453 F2d 432 Tolhurst v. United States
453 F.2d 432
Robert L. TOLHURST, Petitioner-Appellant,
UNITED STATES of America, Respondent-Appellee.
United States Court of Appeals,
Dec. 28, 1971.
Carl N. Kelly, Wichita, Kan., for petitioner-appellant.
H. Ralph Klemm, Asst. U. S. Atty. (C. Nelson Day, U. S. Atty., on the brief), for respondent-appellee.
Before BREITENSTEIN, McWILLIAMS and DOYLE, Circuit Judges.
McWILLIAMS, Circuit Judge.
Robert Tolhurst was convicted in 1969 by a jury on a charge of bank robbery in violation of 18 U.S.C. Secs. 2113(a) and 2113(b) and was sentenced to a term of twenty-five years. No direct appeal was taken by Tolhurst, though his court-appointed counsel, about whom he now complains, did file a motion for reduction of sentence. Upon hearing, this motion was granted and Tolhurst was resentenced to a term of fifteen years.
In 1970, Tolhurst filed a motion to vacate sentence under 28 U.S.C. Sec. 2255. In his motion Tolhurst claimed that the judgment and sentence imposed on him should be vacated because his constitutional rights had been violated in two particulars: (1) denial of his right to the effective assistance of counsel at trial; and (2) improper comment by the prosecuting attorney in his closing argument concerning the fact that Tolhurst elected not to testify in his own behalf.
On the basis of the allegations contained in the aforesaid motion and the files and records of the case, the trial court did not hold an evidentiary hearing, as such, but summarily denied the motion to vacate. In so doing, the trial judge, who presided at the trial, stated that Tolhurst's contention that he did not have the benefit of effective legal counsel is "nothing short of false" and concluded that court-appointed counsel had "actively and effectively conducted the defense of petitioner in a professional and thorough manner."
As concerns the charge of improper closing argument, the trial judge indicated that he did not recall any such comment by the prosecuting attorney and was confident that if there had been such statements objections would have been made by counsel. Tolhurst now appeals the judgment and order denying his motion to vacate. We find no error and affirm.
We shall first consider the charge of improper closing argument. The evidence was that two persons held up the employees of the Murray (Utah) State Bank at gunpoint and stole some $22,000 in currency. The so-called "No. 2" robber wore a lady's stocking as a mask, but was nonetheless identified by one bank employee as being Tolhurst. Another bank official testified that Tolhurst "looked like" the No. 2 robber, as did a customer who entered the bank while the hold-up was in progress. The No. 1 robber was positively identified by these three witnesses as being one David Harper.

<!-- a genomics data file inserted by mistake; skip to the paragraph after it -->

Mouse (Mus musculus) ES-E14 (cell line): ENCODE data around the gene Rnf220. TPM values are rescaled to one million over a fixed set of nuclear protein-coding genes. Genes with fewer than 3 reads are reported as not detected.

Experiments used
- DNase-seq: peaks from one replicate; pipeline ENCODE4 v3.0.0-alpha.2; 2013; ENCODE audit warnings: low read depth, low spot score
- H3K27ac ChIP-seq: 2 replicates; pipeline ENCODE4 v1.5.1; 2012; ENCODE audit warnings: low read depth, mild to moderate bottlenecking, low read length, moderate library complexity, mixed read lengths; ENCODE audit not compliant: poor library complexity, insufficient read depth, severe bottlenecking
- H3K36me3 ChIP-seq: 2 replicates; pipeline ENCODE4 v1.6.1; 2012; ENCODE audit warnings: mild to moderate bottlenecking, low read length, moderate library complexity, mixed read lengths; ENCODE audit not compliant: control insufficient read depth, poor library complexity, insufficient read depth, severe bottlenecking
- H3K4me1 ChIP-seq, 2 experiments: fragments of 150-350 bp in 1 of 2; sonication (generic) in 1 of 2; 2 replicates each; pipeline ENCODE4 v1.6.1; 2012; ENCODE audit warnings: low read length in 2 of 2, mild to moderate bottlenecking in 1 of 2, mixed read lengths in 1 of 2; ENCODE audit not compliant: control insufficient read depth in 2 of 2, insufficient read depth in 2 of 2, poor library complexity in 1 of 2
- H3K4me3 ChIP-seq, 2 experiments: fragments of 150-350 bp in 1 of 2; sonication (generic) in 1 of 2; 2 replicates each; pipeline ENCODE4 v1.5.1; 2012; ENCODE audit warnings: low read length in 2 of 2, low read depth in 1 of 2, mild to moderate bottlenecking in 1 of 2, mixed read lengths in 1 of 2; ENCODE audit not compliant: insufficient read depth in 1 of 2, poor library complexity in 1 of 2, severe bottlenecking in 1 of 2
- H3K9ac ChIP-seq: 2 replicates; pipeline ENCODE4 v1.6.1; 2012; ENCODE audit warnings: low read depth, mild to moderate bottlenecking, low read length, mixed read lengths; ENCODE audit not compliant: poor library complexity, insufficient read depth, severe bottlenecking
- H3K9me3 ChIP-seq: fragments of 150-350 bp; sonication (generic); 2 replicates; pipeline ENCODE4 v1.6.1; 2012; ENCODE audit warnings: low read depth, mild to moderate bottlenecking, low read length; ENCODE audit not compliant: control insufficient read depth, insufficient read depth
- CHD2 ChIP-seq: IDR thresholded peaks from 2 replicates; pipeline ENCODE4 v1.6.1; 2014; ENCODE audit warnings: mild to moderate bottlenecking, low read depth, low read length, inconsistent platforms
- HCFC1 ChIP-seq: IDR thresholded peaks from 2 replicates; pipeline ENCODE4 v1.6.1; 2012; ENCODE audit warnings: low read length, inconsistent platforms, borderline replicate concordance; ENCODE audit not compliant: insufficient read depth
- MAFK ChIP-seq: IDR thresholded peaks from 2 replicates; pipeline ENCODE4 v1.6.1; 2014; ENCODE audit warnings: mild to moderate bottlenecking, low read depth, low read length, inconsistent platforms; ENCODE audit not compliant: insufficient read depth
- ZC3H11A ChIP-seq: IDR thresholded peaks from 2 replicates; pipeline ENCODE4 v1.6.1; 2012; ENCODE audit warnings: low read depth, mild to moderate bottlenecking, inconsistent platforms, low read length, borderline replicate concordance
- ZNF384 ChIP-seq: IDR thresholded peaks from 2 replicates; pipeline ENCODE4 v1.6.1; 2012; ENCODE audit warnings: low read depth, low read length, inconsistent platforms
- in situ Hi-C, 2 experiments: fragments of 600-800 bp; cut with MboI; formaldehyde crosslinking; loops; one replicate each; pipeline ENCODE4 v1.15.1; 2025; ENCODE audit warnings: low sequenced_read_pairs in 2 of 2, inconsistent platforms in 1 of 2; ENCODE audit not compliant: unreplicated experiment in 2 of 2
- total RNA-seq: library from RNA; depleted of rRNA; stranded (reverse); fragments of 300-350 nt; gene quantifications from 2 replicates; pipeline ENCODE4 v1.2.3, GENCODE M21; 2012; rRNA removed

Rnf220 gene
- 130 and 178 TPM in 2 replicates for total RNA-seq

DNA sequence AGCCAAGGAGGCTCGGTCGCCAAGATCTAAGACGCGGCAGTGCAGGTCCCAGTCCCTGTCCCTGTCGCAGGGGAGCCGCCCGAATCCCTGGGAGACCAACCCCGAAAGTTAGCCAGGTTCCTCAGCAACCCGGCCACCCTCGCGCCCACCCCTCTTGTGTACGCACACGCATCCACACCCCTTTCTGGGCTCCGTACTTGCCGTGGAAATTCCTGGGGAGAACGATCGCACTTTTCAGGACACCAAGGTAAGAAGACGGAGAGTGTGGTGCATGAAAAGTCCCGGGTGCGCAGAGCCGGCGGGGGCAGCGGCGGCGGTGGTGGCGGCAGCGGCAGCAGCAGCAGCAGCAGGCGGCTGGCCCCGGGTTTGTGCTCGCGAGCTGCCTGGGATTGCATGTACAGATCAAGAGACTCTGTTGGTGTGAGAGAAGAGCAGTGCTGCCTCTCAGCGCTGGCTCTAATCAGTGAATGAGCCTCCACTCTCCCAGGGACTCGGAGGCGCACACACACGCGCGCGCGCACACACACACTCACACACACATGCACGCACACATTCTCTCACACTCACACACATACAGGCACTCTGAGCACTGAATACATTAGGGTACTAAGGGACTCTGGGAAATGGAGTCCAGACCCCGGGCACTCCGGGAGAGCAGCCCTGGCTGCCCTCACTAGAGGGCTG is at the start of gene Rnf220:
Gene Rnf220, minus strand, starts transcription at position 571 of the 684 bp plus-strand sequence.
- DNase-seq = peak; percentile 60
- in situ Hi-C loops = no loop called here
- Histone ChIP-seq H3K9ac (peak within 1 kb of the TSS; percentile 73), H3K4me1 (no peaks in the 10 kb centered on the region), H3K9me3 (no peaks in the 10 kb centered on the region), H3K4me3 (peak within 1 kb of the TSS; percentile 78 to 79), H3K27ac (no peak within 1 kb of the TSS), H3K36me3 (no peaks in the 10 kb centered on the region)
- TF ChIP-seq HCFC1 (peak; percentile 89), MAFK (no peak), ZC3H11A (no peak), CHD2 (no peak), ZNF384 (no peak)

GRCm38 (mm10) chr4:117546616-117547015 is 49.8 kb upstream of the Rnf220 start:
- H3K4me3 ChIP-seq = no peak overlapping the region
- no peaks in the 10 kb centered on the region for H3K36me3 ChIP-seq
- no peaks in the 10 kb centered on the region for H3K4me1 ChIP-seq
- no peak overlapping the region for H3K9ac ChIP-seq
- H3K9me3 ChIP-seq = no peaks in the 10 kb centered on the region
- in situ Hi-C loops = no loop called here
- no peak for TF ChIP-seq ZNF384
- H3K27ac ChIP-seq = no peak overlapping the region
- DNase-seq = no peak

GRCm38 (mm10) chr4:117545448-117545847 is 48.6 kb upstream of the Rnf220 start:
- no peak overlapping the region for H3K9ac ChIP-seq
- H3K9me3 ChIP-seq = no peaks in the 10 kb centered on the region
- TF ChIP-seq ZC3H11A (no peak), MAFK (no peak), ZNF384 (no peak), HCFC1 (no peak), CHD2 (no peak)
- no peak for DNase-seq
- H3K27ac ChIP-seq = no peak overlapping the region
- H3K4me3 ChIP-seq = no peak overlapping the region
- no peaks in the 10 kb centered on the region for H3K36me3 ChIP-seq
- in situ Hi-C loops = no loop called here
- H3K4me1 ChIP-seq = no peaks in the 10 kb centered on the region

Another of the Government's witnesses was a Mrs. Francene Young. She testified that she was an acquaintance of Harper's and that she was with Harper, Tolhurst and the latter's wife on the day before the robbery as well as on the day of the robbery itself. The testimony of Francene Young was no doubt quite damaging to Tolhurst, inasmuch as she testified that Harper and Tolhurst returned to the latter's home at a time shortly after the robbery occurred with a brown paper sack filled with a large sum of currency in wrappers.
Mrs. Young also testified in regard to a conversation which took place at a time when she, Harper, Tolhurst and his wife were all present, concerning some silk stockings purchased by Mrs. Tolhurst which were used by Tolhurst as a mask in the robbery. In this connection the following colloquy between counsel and Mrs. Young occurred:
"Q O.K. Going back to the day bebefore, will you tell us what conversation you heard between Bob Tolhurst and Dave Harper, or anybody else present?
"A Well, we talked and laughed about a lot of things. There was a joke about stockings.
"Q Did Bob Tolhurst say anything in connection with the stockings at that time?
"A I think mostly he laughed about it. There was some joke about Evelyn buying the stockings, and the clerk argued with her that they were too large for her."
In closing argument, the prosecuting attorney made reference to the oversize stockings as follows:
"* * * In this case another circumstance is the circumstance of the joking about the stocking. Why would Mr. Tolhurst's wife buy stockings too large for herself? Another circumstance is the statement and the fact that there was no denial or reaction from Mr. Tolhurst; at least there is no evidence of denial or reaction by Mr. Tolhurst."